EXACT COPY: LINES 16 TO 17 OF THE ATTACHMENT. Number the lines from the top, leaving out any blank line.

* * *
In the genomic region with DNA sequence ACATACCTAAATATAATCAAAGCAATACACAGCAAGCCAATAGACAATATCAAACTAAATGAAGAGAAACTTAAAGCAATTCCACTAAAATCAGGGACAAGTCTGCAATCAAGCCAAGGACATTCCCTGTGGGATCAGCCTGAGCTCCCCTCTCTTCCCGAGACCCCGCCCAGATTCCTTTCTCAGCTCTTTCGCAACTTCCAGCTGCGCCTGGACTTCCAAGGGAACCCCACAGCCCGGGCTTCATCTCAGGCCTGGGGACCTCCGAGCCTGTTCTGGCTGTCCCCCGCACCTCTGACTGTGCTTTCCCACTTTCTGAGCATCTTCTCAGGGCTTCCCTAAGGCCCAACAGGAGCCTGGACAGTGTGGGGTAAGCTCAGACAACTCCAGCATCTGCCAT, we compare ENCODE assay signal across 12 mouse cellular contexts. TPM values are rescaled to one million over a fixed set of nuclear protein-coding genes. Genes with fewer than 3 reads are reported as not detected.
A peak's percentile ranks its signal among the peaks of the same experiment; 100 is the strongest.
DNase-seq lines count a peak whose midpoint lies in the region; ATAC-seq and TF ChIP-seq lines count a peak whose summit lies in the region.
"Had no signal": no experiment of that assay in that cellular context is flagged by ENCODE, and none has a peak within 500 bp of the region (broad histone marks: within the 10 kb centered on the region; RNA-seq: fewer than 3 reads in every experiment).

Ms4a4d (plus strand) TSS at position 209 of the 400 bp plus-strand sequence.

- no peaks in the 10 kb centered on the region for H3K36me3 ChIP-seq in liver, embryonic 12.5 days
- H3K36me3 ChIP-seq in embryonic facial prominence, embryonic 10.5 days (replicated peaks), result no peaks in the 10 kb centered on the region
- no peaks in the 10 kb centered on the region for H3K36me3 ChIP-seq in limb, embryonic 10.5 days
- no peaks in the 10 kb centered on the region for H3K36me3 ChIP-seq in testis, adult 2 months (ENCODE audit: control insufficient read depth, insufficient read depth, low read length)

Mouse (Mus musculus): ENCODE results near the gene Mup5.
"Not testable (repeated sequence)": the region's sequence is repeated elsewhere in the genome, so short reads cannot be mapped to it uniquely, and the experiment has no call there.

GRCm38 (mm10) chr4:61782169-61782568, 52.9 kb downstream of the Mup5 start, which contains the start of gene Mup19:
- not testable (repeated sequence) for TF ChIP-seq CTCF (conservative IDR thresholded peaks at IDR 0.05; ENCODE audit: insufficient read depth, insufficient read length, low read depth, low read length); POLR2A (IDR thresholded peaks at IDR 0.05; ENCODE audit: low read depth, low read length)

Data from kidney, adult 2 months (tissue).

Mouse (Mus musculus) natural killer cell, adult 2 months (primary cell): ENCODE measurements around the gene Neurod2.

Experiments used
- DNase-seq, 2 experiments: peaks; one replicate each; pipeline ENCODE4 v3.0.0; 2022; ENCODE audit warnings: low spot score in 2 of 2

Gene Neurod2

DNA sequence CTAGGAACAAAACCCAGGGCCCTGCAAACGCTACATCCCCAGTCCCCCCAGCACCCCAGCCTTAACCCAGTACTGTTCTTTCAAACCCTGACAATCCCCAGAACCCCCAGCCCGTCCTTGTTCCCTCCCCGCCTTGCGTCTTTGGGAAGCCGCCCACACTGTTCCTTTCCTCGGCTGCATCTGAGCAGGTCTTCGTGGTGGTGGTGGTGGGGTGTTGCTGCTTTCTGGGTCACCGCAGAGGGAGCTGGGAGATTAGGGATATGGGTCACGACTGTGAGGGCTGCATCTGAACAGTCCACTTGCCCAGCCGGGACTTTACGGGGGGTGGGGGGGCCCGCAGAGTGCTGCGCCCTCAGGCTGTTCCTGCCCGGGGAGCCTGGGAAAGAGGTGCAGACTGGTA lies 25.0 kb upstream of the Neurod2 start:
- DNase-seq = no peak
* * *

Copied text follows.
Experiments used
- DNase-seq, 2 experiments: peaks; one replicate each; pipeline ENCODE4 v3.0.0; 2022; ENCODE audit warnings: low spot score in 2 of 2